The Human Genome Diversity Project searches for cures, not profits
This is part of a series of essays on bioprospecting and biopiracy. The other essays are: “Bioprospecting or Biopiracy?”; “High-Tech Piracy”; “Pharmaceutical Giant Shares the Wealth”; “Transnationals With a Conscience”; and “Biodiversity Resources”.
“Bioprospecting” raises its most important issues when the “bio” is human. The Human Genome Diversity Project, an international effort to learn more about the 5.5 billion different human genomes, has proposed some innovative ways to deal with these issues. Although the project has been branded a “biopirate,” it is in fact part of the solution, not part of the problem.
Start with “human-based biotechnology.” There have for decades been medical and scientific “inventions” derived from human biological materials. In recent years, these inventions have led to patents on human genetic sequences, human proteins, and human cell lines, which are self-reproducing sets of particular kinds of human cells. These are all patents on biological materials derived from humans that were discovered, purified, and found to have some plausible use. They are not patents on humans. No one seems to have tried to patent a “genetically altered” human; there are good legal reasons (and better political ones) to doubt that such a patent would ever be granted.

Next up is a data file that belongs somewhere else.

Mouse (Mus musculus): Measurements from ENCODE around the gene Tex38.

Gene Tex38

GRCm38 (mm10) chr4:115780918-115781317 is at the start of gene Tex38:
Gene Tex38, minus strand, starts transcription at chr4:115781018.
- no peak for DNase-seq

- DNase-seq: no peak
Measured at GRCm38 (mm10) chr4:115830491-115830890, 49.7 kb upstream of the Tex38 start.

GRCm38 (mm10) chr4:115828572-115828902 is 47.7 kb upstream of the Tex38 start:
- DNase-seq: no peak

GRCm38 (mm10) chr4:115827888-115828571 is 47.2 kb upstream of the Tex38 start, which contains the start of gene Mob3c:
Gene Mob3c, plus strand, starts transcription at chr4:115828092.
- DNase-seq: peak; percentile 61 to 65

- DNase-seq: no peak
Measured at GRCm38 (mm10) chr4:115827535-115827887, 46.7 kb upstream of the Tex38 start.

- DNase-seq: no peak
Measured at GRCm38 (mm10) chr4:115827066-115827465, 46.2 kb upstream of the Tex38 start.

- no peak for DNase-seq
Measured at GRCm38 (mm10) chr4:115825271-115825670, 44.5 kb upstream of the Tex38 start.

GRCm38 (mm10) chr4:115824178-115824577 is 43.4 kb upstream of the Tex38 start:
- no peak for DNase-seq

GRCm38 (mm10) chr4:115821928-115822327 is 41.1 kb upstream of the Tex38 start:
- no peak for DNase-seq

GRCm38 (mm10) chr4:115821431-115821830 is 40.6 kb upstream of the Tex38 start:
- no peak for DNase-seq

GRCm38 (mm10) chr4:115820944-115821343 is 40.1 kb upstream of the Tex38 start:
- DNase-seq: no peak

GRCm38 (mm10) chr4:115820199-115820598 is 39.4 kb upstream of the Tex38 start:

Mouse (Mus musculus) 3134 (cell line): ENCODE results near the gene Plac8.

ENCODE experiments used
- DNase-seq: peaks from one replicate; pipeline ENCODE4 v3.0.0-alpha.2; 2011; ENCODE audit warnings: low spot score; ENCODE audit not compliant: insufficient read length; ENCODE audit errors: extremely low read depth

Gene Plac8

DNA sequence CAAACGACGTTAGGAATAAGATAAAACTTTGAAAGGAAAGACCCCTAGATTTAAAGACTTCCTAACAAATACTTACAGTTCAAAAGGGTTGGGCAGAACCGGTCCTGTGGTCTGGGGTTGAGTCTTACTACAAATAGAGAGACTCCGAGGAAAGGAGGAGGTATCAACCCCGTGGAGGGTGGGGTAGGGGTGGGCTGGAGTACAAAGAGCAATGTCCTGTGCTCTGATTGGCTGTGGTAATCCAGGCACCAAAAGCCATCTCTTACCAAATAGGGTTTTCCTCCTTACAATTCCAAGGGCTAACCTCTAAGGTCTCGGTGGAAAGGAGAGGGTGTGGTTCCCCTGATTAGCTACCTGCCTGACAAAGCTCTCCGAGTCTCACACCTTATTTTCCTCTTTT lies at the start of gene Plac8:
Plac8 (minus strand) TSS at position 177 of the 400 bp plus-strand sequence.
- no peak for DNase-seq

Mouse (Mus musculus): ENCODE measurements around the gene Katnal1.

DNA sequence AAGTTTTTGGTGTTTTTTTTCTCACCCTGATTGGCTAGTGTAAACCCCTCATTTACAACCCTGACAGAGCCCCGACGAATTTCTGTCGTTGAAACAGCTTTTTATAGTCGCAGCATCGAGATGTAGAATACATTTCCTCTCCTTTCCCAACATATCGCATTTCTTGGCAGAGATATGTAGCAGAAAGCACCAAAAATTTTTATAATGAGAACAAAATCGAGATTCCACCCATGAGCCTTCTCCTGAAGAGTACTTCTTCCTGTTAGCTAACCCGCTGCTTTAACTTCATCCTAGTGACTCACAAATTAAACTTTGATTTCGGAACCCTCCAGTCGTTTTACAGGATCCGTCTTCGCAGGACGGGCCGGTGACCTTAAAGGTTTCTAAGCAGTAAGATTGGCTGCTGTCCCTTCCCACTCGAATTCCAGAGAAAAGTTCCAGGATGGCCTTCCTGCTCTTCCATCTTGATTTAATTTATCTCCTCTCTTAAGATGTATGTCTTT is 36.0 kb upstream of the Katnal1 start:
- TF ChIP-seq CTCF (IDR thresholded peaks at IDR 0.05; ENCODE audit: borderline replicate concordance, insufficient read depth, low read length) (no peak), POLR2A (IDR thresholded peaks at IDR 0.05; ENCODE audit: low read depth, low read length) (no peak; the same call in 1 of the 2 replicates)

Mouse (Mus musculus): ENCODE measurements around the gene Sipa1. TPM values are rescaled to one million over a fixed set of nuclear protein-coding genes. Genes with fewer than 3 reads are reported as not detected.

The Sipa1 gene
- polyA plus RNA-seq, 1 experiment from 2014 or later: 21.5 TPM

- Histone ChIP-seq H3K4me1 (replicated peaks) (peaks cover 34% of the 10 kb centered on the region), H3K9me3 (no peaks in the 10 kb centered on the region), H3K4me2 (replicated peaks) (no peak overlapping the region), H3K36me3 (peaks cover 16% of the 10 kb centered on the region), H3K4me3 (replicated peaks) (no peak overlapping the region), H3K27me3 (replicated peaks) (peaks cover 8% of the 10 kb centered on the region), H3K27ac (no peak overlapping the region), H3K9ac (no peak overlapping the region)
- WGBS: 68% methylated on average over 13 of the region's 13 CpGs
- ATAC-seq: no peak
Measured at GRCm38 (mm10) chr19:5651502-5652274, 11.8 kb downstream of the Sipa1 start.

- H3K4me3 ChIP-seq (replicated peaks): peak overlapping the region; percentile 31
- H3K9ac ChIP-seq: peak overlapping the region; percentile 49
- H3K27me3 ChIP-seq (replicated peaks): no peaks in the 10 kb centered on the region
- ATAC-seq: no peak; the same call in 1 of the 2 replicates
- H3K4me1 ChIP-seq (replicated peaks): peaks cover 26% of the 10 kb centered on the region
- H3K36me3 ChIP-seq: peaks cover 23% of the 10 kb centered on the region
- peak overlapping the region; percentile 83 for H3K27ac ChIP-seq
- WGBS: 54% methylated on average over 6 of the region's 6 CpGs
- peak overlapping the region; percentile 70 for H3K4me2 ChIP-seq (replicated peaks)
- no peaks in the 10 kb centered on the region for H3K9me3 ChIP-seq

This human-based biotechnology has become more important with the explosion of knowledge about human genes. The Human Genome Project, begun in 1990, is a planned 15-year international cooperative effort to first map and then sequence—spell out—all 3 billion base pairs (letters) of the human genetic code. The project receives nearly $200 million per year in funding from the U.S. government alone. Through the Human Genome Project and other research, we now know a great deal about human genes and human disease. Some of that knowledge will be translated into products that will help save or improve lives—and generate profits for private companies.
So far, most work on the human genome has involved Europeans or North Americans of European descent, largely because that is where the research has been done. If, however, a researcher is trying to find a particular rare gene variant—say a variant that causes a disease—the researcher will look for it among people who have a high rate of the disease. Usually, that has meant family studies; in some situations, it may mean studies of discrete cultural groups, including indigenous peoples. For example, much work in looking for a genetic link to non-insulin-dependent diabetes has been done with the Pima Indians of Arizona—a group that suffers disproportionately from this disease.
Several thousand human genes, proteins, and cell lines have been patented. As far as I know, only three patent applications concerning “inventions” derived from indigenous peoples have been filed. All three patent applications were for cell lines (not genes); two of the three were withdrawn without being granted. The third application, for a cell line derived from blood from Papua New Guinea, was nearly dropped, but ultimately was granted only because researchers speaking for the donor population requested it.